You've been in the news recently for causing your Twitter followers to jam the Los Angeles Sheriff's Department phone lines. Was there ever a point where you were scared of the repercussions?
I was a little nervous when they said they were going to be pressing charges over a tweet. I didn't know what to say. I didn't know if I was going to be doing 25 years or not! I had to get real serious for a minute.
Why did you want to clear the situation with CNN versus, let's say AOL? And what do you say to people who think it was a publicity stunt?
That's because you didn't call! I would've spoken to ya'll first. Next time make sure you're on your journalism [laughs]. It definitely wasn't no publicity stunt. If I'm going to do a publicity stunt it definitely doesn't involve the police.
A few weeks ago you released the track 'Uncle Otis' after Kanye and Jay-Z dropped 'Otis' off their joint album, 'Watch the Throne.' What inspired the song?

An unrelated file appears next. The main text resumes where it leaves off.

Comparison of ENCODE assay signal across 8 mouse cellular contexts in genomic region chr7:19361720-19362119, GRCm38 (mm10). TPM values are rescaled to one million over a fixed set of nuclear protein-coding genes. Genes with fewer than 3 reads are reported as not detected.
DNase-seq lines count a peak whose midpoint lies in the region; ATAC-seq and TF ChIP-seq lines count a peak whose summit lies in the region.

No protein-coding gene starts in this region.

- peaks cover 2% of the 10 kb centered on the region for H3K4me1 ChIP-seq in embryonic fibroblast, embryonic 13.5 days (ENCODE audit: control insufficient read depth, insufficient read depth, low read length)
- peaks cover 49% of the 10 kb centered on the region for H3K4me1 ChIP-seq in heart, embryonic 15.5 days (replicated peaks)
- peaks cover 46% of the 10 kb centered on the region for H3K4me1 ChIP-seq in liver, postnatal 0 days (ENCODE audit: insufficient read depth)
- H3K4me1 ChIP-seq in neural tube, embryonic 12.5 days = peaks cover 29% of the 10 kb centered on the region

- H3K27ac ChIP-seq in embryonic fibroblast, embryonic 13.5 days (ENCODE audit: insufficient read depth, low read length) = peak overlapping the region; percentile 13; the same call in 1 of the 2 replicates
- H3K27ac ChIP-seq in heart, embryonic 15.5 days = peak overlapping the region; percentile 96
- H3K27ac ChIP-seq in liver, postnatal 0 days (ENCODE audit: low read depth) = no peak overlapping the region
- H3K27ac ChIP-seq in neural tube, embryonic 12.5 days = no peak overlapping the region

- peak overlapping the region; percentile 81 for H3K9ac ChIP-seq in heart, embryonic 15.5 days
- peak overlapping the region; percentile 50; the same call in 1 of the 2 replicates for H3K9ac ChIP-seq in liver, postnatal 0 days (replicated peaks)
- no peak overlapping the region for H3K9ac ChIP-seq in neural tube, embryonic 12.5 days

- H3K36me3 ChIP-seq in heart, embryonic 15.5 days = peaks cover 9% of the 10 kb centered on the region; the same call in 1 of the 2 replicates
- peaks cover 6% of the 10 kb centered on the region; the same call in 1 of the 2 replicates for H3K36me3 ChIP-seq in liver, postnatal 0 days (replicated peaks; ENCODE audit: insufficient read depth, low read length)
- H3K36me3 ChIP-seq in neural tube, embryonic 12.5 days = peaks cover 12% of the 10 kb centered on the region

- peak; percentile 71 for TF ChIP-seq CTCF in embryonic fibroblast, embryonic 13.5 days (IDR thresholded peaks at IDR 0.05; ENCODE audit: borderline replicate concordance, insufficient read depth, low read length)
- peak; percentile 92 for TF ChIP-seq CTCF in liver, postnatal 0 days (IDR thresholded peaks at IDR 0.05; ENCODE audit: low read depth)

I thought that I wanted to kill the ['Otis'] beat but the beat wasn't out, so I felt like doing 'Uncle Otis.' I don't know what inspired me to do it. Me and my homies were just in the studio and I did it. Once I completed the song, it was funny and I threw it out.
Do you think that 'Watch the Throne' was over-hyped, and would you ever consider doing a collaborative album in the same lane?
It's a good album. It ain't a classic album. I definitely think it's overrhyped, that's why I don't know what everybody is mad at me for! I definitely don't look forward to collaborating with anybody on an album, but I mean, who knows, one day in the future I could.
Let's pretend it's Wed., Aug. 24, one day after your album drops. What's the first thing you're going to do?
I'm going to yawn and stretch out after all this press I've had to do! Then I'mma get with my kids, then I'mma go on tour. Right now, I'm just chillin'. I'll let my management and all that hook it up. My fans are gonna pick my next single. I'll wait, and once everybody gravitates to a certain track, then weíll shoot a video for it.